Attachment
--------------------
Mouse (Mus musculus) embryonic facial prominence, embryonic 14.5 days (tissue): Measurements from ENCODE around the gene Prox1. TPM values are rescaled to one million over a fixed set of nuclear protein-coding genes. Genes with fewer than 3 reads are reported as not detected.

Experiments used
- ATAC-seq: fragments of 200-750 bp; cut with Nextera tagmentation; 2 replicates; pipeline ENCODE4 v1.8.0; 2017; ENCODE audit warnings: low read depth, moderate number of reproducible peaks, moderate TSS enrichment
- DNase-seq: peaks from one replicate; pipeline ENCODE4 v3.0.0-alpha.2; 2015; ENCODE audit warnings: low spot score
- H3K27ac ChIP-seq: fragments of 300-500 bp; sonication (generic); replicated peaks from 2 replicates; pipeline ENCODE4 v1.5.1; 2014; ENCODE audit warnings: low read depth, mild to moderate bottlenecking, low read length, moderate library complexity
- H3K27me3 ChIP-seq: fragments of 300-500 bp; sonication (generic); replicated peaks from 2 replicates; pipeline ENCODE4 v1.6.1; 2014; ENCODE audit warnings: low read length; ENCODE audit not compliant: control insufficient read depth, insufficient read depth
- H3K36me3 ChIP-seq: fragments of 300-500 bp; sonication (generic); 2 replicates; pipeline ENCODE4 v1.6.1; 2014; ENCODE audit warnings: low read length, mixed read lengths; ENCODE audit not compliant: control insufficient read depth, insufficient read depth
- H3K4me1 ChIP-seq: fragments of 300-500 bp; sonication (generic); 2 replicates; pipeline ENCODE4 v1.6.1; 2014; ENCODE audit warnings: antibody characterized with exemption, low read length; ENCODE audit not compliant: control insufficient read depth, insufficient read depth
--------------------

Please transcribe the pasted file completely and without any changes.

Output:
Mouse (Mus musculus) embryonic facial prominence, embryonic 14.5 days (tissue): Measurements from ENCODE around the gene Prox1. TPM values are rescaled to one million over a fixed set of nuclear protein-coding genes. Genes with fewer than 3 reads are reported as not detected.

Experiments used
- ATAC-seq: fragments of 200-750 bp; cut with Nextera tagmentation; 2 replicates; pipeline ENCODE4 v1.8.0; 2017; ENCODE audit warnings: low read depth, moderate number of reproducible peaks, moderate TSS enrichment
- DNase-seq: peaks from one replicate; pipeline ENCODE4 v3.0.0-alpha.2; 2015; ENCODE audit warnings: low spot score
- H3K27ac ChIP-seq: fragments of 300-500 bp; sonication (generic); replicated peaks from 2 replicates; pipeline ENCODE4 v1.5.1; 2014; ENCODE audit warnings: low read depth, mild to moderate bottlenecking, low read length, moderate library complexity
- H3K27me3 ChIP-seq: fragments of 300-500 bp; sonication (generic); replicated peaks from 2 replicates; pipeline ENCODE4 v1.6.1; 2014; ENCODE audit warnings: low read length; ENCODE audit not compliant: control insufficient read depth, insufficient read depth
- H3K36me3 ChIP-seq: fragments of 300-500 bp; sonication (generic); 2 replicates; pipeline ENCODE4 v1.6.1; 2014; ENCODE audit warnings: low read length, mixed read lengths; ENCODE audit not compliant: control insufficient read depth, insufficient read depth
- H3K4me1 ChIP-seq: fragments of 300-500 bp; sonication (generic); 2 replicates; pipeline ENCODE4 v1.6.1; 2014; ENCODE audit warnings: antibody characterized with exemption, low read length; ENCODE audit not compliant: control insufficient read depth, insufficient read depth